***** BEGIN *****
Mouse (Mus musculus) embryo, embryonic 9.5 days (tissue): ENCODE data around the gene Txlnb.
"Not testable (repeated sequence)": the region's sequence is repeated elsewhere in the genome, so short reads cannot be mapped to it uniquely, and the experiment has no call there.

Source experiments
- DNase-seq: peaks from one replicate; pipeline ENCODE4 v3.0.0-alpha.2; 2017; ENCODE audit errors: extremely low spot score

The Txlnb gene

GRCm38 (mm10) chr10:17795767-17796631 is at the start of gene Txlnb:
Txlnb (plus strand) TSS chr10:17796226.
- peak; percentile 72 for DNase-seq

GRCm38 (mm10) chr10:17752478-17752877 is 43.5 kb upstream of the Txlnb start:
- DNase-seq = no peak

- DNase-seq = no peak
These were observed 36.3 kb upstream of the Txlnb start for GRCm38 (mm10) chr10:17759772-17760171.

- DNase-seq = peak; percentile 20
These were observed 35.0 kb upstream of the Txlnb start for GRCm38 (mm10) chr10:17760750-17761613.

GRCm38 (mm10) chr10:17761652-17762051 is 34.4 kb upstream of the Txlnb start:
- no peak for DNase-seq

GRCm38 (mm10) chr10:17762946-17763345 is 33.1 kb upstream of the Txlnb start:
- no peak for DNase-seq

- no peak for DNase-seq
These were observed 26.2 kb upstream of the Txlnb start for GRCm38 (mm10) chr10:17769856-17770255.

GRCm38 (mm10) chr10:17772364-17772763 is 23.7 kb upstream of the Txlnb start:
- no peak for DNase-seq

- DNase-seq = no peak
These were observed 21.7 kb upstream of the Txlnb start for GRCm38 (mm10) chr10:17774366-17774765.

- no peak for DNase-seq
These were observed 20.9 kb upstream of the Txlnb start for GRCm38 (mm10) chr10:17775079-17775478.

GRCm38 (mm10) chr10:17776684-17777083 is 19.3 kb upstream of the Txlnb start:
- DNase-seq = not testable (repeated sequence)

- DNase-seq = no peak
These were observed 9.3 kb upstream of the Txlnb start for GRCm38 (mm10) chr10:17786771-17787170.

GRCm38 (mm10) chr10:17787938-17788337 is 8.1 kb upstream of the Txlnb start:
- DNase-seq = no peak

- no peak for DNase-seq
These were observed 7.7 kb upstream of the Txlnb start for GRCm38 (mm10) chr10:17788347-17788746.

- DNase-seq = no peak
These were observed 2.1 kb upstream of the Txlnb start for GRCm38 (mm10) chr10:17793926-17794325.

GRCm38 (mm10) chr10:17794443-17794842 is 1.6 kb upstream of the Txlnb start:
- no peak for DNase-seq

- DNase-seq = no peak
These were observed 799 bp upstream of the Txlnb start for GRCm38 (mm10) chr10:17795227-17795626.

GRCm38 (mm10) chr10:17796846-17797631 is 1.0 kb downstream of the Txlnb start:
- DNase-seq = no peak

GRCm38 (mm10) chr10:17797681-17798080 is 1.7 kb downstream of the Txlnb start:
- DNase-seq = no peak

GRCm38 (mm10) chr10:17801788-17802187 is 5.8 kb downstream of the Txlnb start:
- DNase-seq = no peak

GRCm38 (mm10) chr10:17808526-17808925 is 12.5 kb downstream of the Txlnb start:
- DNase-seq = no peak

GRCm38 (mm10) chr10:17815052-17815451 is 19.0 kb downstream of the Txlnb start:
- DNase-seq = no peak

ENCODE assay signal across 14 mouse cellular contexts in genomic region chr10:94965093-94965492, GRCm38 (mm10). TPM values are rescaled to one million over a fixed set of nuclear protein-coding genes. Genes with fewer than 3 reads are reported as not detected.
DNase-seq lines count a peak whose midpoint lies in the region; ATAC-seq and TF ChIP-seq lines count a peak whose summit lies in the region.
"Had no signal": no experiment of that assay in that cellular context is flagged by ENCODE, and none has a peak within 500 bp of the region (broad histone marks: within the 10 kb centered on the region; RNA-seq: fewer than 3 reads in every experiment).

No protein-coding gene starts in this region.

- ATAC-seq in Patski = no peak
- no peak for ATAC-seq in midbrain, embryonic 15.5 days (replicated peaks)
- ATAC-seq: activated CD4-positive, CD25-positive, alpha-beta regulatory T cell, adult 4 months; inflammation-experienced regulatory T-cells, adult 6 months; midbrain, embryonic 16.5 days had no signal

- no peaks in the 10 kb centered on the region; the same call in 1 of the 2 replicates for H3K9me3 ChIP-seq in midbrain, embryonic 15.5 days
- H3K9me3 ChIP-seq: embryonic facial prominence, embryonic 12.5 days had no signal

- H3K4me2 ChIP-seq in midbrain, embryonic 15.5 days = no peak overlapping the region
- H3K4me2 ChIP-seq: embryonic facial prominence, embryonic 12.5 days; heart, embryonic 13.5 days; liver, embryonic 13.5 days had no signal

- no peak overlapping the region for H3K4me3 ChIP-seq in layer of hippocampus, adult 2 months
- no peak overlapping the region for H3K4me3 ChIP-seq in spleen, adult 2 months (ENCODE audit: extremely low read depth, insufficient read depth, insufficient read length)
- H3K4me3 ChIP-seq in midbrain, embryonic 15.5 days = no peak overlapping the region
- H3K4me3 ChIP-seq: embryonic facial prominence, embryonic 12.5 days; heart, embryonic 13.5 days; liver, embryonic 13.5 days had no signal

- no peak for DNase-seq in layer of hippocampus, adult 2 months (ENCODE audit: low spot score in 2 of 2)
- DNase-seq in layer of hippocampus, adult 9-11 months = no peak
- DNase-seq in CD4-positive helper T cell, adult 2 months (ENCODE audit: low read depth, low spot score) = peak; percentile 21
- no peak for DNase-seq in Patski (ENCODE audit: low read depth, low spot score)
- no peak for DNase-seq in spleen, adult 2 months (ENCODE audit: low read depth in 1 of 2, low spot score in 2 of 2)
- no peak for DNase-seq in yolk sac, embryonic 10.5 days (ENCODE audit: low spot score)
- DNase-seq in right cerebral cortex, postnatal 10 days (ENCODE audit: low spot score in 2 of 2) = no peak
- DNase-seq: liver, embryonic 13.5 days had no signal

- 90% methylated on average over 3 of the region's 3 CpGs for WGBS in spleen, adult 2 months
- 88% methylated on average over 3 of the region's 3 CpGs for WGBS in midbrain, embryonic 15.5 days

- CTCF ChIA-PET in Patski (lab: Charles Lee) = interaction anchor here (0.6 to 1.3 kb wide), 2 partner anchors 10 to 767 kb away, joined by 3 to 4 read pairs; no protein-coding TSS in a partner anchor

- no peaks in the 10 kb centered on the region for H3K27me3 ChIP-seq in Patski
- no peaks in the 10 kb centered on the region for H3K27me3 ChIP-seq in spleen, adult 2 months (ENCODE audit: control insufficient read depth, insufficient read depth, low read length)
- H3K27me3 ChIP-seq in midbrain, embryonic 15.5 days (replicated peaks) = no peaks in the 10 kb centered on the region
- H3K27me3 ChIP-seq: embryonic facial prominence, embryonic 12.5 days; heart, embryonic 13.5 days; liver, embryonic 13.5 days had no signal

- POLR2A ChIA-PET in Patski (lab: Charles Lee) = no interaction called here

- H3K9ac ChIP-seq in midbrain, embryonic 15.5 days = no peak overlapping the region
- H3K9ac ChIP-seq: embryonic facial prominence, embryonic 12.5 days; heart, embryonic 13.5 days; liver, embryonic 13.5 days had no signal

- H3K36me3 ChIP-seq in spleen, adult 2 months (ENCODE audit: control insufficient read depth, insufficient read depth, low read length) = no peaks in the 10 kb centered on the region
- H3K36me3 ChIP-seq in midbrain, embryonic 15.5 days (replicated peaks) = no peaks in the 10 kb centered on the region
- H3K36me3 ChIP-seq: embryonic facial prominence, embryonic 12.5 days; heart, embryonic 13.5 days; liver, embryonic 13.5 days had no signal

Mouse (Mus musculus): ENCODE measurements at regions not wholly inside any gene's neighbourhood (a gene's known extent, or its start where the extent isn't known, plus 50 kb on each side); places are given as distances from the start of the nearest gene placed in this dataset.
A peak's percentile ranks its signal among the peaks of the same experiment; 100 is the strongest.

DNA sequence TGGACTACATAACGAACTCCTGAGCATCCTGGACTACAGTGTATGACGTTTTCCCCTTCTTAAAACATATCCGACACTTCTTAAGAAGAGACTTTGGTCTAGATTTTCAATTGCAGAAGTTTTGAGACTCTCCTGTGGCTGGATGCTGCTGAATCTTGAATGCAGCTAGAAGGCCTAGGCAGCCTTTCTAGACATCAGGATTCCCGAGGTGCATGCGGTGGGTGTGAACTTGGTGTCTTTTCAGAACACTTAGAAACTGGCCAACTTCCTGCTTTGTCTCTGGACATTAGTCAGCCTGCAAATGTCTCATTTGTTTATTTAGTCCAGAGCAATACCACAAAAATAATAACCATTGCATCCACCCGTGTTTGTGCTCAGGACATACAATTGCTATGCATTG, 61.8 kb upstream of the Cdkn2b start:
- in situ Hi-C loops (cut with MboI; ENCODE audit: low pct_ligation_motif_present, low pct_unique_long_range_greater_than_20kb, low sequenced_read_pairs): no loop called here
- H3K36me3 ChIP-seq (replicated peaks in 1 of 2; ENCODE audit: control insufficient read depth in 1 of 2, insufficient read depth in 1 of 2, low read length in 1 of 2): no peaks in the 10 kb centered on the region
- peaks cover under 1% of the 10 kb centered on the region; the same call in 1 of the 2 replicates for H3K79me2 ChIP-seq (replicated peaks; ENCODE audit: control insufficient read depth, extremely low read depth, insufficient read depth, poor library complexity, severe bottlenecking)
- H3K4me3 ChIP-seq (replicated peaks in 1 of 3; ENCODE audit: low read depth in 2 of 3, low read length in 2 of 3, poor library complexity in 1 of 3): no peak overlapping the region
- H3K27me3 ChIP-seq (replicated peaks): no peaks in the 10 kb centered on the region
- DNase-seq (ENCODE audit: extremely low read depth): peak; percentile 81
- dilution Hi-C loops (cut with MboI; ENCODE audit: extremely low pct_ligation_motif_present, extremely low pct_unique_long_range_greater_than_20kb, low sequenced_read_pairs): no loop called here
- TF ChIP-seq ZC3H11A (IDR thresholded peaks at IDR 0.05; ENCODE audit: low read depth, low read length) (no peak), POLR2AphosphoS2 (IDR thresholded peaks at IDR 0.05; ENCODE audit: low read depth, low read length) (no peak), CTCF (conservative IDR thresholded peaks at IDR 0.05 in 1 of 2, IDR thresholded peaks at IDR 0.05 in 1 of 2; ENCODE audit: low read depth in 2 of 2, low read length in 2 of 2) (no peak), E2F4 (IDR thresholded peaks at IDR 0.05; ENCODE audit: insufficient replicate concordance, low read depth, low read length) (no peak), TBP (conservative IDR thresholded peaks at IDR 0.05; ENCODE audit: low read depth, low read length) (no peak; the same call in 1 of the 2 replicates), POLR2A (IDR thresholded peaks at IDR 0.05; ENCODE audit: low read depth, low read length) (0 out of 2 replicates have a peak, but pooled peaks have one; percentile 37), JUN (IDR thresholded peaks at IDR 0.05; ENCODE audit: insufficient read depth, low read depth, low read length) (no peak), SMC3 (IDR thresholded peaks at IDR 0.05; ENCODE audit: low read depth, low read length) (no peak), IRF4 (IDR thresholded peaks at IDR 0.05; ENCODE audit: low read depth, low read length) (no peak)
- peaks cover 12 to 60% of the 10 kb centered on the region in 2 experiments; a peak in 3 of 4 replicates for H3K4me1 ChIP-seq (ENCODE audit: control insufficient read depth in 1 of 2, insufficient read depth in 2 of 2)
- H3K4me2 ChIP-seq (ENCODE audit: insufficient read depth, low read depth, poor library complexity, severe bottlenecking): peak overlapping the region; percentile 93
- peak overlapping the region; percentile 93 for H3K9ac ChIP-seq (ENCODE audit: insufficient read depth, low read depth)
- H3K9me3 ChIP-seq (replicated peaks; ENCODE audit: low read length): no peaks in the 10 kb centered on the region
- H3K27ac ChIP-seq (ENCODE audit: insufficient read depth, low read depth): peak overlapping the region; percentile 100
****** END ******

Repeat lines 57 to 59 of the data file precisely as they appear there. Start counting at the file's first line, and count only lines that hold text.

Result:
- ATAC-seq: activated CD4-positive, CD25-positive, alpha-beta regulatory T cell, adult 4 months; inflammation-experienced regulatory T-cells, adult 6 months; midbrain, embryonic 16.5 days had no signal

- no peaks in the 10 kb centered on the region; the same call in 1 of the 2 replicates for H3K9me3 ChIP-seq in midbrain, embryonic 15.5 days
- H3K9me3 ChIP-seq: embryonic facial prominence, embryonic 12.5 days had no signal